BoF Exclusive | Francesca Bellettini on Saint Laurent in the Post-Hedi Slimane Era
The Business of Fashion, April 24th

PARIS, France — For chief executive Francesca Bellettini, the key to managing a business like Yves Saint Laurent — easily the fastest growing major luxury fashion brand in recent years — is balance. Indeed, the brand's revenue is fairly evenly...Read more

So You Want To Be an Yves Saint Laurent Girl
W Magazine, April 17th

After Hedi Slimane left the storied French house, the powers that be inserted the "Yves" back into the label, even adding it to its social media handles, like @YvesSaintLaurent. The gesture means Anthony Vaccarello will start with a clean slate after...Read more

Yves Saint Laurent Just Trolled Everyone and Deleted All of Its Instagram Photos
Esquire.com, April 7th

OK, didn't see this one coming: Yves Saint Laurent just deleted every single picture from its Instagram. Well, every picture save for a portrait of its new ruler Anthony Vaccarello, smirking with everything save for his actual mouth. And we have no...Read more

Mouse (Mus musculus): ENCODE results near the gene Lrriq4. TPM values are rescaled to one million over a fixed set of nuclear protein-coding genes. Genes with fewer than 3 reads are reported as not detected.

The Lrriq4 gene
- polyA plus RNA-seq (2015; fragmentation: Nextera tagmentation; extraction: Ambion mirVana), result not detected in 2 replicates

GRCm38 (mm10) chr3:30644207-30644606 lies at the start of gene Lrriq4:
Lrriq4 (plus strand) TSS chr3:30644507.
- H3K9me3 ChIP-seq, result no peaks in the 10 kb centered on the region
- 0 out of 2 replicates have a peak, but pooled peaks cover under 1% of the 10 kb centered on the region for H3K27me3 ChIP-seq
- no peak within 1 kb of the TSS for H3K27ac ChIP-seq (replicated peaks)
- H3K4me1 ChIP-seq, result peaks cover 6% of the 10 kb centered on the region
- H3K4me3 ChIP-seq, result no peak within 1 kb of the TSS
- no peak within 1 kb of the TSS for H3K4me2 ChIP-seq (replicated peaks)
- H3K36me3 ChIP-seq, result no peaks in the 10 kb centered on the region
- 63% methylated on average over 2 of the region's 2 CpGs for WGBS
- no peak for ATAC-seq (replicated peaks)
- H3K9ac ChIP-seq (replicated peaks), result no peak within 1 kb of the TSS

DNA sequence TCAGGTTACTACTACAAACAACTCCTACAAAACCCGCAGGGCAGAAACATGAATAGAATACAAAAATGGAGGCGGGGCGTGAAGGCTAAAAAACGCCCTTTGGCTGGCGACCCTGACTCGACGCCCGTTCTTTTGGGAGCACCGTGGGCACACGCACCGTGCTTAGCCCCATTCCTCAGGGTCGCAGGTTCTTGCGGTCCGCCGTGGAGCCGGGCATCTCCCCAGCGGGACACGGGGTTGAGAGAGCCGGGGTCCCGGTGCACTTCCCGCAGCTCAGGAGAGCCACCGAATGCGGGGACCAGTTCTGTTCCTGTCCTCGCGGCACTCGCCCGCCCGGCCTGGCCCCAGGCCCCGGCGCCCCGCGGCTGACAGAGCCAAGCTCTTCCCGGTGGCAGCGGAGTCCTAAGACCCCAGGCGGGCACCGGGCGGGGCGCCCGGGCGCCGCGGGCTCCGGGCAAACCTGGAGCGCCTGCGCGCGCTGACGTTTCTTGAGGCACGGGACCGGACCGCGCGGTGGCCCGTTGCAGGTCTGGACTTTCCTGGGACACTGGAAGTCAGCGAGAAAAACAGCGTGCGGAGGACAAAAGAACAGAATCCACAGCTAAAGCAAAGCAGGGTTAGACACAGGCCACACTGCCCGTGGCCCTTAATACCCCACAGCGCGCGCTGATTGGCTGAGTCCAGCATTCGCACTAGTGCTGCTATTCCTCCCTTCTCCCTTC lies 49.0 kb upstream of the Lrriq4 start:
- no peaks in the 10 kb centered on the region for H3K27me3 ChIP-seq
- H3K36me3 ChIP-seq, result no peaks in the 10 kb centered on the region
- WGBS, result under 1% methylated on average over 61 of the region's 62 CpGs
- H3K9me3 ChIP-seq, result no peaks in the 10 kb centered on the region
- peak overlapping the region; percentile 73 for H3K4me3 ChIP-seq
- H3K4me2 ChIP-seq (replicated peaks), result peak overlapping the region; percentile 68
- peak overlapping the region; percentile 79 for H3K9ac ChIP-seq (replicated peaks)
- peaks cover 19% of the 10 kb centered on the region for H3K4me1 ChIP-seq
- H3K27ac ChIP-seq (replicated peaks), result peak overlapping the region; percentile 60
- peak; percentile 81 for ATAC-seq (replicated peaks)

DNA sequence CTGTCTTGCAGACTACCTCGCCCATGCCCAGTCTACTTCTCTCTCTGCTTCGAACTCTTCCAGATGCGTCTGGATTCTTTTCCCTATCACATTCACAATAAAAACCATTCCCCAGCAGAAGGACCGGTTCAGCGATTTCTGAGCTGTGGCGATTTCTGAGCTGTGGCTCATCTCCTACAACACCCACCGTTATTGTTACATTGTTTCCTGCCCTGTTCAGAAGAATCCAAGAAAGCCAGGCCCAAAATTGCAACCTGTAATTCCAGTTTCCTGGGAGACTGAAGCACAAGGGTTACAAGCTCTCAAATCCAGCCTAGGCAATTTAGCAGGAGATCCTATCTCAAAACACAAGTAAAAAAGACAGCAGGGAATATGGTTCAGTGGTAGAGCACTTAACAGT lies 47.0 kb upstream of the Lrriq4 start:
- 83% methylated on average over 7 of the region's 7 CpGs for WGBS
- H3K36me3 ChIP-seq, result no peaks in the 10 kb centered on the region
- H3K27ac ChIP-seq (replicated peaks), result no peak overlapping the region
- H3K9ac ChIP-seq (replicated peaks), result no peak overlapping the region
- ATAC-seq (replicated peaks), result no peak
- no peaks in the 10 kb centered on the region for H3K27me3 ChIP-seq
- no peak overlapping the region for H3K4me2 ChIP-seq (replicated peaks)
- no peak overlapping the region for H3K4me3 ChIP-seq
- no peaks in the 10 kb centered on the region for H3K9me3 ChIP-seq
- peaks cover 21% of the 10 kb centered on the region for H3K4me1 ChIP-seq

Pierre Bergé, partner of the late Yves Saint Laurent
Financial Times, April 7th

Walk into Pierre Bergé's Paris maisonette, an Aladdin's cave of exquisitely arranged paintings, antiques and curios, and it is easy to forget that the business partner and long-time lover of Yves Saint Laurent has sold almost everything he has ever owned...Read more

Who is Anthony Vaccarello, the New Designer of Yves Saint Laurent?
New York Times, April 4th

On Monday, Anthony Vaccarello was announced as the new creative director of Yves Saint Laurent, assuming the design position vacated by Hedi Slimane. For those in the fashion industry, where rumors of Mr. Vaccarello's appointment have been front-row ...Read more

More from US News
U.S. News & World Report, April 1st

His last show for Yves Saint Laurent, in Paris last month, was an ode to the big-shouldered era of Eighties disco with micro-minis and giant blue fox fur coats. His exit comes amid upheaval within Paris' fashion industry in recent months, with Saint...Read more

Designer Hedi Slimane Leaves Yves Saint Laurent
Wall Street Journal, March 31st

PARIS—Hedi Slimane, the mercurial designer who set French fashion house Yves Saint Laurent on course to be luxury's next billion-euro brand, is leaving the label, parent company Kering SA said Friday, in what could be a significant blow to the ...Read more